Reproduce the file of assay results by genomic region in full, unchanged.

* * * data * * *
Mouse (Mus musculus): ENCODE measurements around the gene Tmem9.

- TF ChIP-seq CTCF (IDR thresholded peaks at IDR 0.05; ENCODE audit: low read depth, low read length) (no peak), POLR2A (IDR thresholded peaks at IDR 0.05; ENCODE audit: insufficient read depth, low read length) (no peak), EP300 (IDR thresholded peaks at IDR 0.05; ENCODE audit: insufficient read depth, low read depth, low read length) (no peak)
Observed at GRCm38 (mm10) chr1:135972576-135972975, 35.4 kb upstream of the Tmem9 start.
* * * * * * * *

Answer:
Mouse (Mus musculus): ENCODE measurements around the gene Tmem9.

- TF ChIP-seq CTCF (IDR thresholded peaks at IDR 0.05; ENCODE audit: low read depth, low read length) (no peak), POLR2A (IDR thresholded peaks at IDR 0.05; ENCODE audit: insufficient read depth, low read length) (no peak), EP300 (IDR thresholded peaks at IDR 0.05; ENCODE audit: insufficient read depth, low read depth, low read length) (no peak)
Observed at GRCm38 (mm10) chr1:135972576-135972975, 35.4 kb upstream of the Tmem9 start.